Password Exposure Test Product Manual
The Password Exposure Test (PET) is a free tool that analyzes the passwords of the accounts in your Active Directory (AD) for numerous types of password vulnerabilities. Using this test will increase your organization's awareness by letting you know if you're susceptible to a password-related attack.
The PET results will display which user accounts failed the test, and what vulnerability or vulnerabilities they failed with. This information can empower you to enhance your internal security measures by training your users about password safety, enhancing your password complexity rules, or taking other actions to bolster your cybersecurity posture.
Use the jump links below to learn how to install PET and understand your results.
How Does the Password Exposure Test Work?
The Password Exposure Test analyzes the following AD information in order to check for weak and vulnerable passwords:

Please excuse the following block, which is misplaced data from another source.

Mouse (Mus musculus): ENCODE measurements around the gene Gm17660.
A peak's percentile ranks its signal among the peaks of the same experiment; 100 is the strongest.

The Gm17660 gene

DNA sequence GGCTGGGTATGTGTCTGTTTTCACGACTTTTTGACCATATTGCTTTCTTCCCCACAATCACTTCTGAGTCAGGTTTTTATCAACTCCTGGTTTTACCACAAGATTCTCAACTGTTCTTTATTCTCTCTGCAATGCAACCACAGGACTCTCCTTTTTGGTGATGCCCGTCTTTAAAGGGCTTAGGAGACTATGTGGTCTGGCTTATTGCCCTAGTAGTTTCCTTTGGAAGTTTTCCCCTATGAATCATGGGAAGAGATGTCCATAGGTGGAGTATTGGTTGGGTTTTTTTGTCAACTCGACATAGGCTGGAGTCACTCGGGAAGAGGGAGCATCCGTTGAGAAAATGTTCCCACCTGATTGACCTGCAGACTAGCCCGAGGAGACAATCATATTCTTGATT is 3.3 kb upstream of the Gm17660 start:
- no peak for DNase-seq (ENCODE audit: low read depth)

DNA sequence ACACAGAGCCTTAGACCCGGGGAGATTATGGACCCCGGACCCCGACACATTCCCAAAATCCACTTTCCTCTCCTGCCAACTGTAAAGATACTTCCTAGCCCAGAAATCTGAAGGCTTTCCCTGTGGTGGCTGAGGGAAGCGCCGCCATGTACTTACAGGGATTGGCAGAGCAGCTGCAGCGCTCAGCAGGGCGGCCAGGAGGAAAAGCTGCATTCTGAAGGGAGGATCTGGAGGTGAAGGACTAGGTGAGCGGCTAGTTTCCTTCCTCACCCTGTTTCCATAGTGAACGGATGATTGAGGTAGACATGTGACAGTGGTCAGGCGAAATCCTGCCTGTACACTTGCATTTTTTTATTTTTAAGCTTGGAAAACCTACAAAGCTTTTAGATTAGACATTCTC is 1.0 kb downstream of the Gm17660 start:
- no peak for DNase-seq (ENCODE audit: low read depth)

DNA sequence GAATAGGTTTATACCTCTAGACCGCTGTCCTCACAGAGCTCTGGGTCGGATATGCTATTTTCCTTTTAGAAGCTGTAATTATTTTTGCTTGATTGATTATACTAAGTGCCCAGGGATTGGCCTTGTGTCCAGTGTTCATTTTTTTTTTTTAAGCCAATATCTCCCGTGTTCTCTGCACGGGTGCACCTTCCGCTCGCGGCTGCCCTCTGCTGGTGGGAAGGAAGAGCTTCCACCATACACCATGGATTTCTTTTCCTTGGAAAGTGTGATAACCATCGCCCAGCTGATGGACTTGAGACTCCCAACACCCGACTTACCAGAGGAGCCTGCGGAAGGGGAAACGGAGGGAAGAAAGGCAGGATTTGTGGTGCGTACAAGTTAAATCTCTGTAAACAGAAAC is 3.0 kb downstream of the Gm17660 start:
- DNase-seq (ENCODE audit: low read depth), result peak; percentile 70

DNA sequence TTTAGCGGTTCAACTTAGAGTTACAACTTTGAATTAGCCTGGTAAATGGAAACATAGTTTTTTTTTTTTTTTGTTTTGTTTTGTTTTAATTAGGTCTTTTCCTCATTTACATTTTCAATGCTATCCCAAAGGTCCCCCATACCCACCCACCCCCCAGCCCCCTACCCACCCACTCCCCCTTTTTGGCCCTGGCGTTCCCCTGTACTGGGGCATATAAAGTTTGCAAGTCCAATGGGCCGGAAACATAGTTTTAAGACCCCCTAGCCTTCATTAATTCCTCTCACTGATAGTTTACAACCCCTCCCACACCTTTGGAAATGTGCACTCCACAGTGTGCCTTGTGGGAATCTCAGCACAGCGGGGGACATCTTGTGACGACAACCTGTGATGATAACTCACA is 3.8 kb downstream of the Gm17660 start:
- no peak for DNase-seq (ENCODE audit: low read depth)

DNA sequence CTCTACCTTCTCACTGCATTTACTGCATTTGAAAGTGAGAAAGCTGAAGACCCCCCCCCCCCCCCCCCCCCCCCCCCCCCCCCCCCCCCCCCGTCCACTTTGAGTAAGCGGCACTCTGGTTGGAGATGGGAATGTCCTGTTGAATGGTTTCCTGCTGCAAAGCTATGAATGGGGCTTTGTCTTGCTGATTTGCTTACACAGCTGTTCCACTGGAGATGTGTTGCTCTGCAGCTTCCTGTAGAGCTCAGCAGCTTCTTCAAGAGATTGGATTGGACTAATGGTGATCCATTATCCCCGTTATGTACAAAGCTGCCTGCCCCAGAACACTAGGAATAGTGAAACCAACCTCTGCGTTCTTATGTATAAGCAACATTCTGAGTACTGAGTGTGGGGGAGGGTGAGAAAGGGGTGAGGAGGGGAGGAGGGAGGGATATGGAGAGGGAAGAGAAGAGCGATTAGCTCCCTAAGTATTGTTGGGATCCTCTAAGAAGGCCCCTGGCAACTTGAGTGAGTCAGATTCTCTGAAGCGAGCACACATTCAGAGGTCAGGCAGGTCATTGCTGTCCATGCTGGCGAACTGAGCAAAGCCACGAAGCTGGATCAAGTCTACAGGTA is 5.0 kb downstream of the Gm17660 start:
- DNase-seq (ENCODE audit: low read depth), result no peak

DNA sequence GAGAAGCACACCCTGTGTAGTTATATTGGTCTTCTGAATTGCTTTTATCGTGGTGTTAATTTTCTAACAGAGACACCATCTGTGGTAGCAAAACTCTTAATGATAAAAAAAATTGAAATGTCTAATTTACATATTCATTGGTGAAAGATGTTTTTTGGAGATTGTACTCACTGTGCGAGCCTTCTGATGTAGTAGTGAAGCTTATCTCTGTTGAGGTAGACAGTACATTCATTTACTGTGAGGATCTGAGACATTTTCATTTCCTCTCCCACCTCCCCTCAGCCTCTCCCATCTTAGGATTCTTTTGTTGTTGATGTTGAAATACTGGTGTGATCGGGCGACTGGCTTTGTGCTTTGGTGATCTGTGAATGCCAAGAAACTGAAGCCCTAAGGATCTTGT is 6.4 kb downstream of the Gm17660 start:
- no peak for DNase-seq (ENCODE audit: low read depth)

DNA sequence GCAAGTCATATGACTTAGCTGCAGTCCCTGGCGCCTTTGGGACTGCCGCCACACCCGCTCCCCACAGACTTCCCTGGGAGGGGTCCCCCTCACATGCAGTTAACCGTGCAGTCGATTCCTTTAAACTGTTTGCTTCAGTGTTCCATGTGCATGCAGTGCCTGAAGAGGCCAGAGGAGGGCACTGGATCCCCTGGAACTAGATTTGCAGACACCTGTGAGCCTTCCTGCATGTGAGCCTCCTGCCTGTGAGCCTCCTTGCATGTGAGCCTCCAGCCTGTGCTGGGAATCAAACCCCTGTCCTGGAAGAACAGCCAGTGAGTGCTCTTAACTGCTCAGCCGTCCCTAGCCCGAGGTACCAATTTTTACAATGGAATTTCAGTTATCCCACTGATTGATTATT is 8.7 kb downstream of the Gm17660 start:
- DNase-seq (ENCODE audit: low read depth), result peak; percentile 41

- Your AD password table (containing hashed passwords)
- The encryption algorithm of your AD password table
- The primary domain found in your AD tree
The PET also uses your business email domain to assess the amount of data that is publicly available about your organization.
It is important to note that this tool will never display or report the actual passwords of any user accounts in your AD. Passwords within AD are in a hashed format and will not be visible at any point. The test results will simply identify the user accounts which fail the test so you can decide how to remedy that.
Additionally, the data pulled from AD is encrypted. The information obtained during the test is saved in local memory, not to disk. Your domains are the only data transmitted to us from your AD at any point during the test.
To run the PET, the system you use must have the following:
- Windows 7 or higher (32 or 64-bit)
- Active Directory, running on Windows Server 2008 R2 or greater
- Ability to access the domain controller (DC)
- Internet access
- .NET Framework 4.5.2 (will be installed if needed)
- 300 MB hard disk space
You should also run this test on a system other than your DC as the scanning process can temporarily generate significant network traffic and CPU usage.
For installation, you will need the following information:
- A license key, emailed to you when you sign up for PET